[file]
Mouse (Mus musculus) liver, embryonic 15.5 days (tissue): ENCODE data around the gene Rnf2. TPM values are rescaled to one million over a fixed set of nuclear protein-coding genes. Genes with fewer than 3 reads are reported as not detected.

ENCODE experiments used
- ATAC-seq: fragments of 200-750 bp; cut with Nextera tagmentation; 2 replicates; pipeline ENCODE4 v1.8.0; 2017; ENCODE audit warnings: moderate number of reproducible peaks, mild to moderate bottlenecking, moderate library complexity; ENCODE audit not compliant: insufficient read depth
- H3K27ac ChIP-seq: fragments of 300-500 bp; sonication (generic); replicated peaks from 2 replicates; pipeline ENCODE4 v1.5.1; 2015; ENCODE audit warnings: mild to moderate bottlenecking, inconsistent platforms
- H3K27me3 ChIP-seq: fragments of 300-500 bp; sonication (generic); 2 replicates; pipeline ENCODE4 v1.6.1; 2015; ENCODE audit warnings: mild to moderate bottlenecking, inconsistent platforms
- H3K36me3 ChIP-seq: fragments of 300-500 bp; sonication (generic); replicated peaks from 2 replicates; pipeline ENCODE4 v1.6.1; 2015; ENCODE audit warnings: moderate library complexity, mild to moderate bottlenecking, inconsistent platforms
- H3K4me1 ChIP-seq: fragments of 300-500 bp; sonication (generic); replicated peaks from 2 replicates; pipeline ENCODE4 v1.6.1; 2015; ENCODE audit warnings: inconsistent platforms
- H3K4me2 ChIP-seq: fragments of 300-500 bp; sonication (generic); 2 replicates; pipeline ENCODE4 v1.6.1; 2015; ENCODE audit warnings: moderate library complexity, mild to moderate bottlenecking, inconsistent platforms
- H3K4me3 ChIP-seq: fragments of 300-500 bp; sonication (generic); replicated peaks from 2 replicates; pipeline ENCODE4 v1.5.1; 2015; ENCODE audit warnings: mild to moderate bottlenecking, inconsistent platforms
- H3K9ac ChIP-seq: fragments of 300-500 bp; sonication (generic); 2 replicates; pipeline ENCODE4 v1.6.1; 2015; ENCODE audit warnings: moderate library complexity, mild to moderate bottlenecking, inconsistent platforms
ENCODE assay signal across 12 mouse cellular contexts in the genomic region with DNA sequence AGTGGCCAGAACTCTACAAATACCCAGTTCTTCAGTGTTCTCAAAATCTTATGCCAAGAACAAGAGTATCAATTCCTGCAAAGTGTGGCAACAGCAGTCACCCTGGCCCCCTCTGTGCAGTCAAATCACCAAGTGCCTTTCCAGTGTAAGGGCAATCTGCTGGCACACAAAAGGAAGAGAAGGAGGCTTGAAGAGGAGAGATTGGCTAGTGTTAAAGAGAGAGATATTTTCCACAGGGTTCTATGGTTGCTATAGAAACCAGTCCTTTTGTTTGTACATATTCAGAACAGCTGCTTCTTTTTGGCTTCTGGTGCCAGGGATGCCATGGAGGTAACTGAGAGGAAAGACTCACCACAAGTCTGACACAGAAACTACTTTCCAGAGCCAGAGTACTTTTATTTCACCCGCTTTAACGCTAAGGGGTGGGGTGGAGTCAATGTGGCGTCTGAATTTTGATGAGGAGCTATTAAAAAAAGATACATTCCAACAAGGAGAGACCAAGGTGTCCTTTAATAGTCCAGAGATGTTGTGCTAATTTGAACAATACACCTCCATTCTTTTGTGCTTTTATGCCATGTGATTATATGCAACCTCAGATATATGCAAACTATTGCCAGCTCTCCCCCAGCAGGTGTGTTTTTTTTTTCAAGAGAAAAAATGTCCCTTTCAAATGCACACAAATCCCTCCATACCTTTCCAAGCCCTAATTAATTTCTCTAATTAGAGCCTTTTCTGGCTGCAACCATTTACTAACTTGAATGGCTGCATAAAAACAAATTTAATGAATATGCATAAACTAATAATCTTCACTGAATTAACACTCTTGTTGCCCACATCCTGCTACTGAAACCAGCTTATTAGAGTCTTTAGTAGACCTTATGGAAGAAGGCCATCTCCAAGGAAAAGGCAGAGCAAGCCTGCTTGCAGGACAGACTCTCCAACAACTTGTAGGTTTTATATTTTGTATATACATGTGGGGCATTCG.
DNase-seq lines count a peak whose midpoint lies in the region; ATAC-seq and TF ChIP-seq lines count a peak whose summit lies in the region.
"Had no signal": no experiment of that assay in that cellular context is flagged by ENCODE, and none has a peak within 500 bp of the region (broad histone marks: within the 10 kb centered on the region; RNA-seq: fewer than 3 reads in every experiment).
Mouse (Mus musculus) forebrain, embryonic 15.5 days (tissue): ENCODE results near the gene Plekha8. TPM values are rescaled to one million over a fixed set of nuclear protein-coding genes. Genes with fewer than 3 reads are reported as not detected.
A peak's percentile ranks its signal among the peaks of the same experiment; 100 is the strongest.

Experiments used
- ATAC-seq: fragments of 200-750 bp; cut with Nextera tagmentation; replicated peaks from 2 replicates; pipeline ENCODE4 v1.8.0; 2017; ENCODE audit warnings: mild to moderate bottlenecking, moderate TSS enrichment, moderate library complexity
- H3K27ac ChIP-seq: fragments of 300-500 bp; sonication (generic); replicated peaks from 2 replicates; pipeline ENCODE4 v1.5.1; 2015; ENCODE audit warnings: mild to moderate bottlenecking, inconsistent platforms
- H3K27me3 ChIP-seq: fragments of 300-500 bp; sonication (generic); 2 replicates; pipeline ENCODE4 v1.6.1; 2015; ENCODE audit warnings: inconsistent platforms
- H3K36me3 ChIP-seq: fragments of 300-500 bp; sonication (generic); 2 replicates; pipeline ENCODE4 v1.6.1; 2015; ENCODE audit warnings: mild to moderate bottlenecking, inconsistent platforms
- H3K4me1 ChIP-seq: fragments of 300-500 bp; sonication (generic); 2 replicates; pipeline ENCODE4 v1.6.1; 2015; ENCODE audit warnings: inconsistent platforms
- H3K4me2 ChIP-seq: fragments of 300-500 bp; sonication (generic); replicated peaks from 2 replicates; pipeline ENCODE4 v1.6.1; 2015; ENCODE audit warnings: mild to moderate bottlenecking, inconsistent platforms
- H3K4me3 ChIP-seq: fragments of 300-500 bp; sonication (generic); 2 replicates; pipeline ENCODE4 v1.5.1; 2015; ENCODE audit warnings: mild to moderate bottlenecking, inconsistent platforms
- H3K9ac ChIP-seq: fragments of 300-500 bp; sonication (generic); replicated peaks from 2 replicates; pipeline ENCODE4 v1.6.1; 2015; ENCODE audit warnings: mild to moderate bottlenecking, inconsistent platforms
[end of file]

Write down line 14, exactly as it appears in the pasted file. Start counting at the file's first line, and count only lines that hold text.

Mouse (Mus musculus) forebrain, embryonic 15.5 days (tissue): ENCODE results near the gene Plekha8. TPM values are rescaled to one million over a fixed set of nuclear protein-coding genes. Genes with fewer than 3 reads are reported as not detected.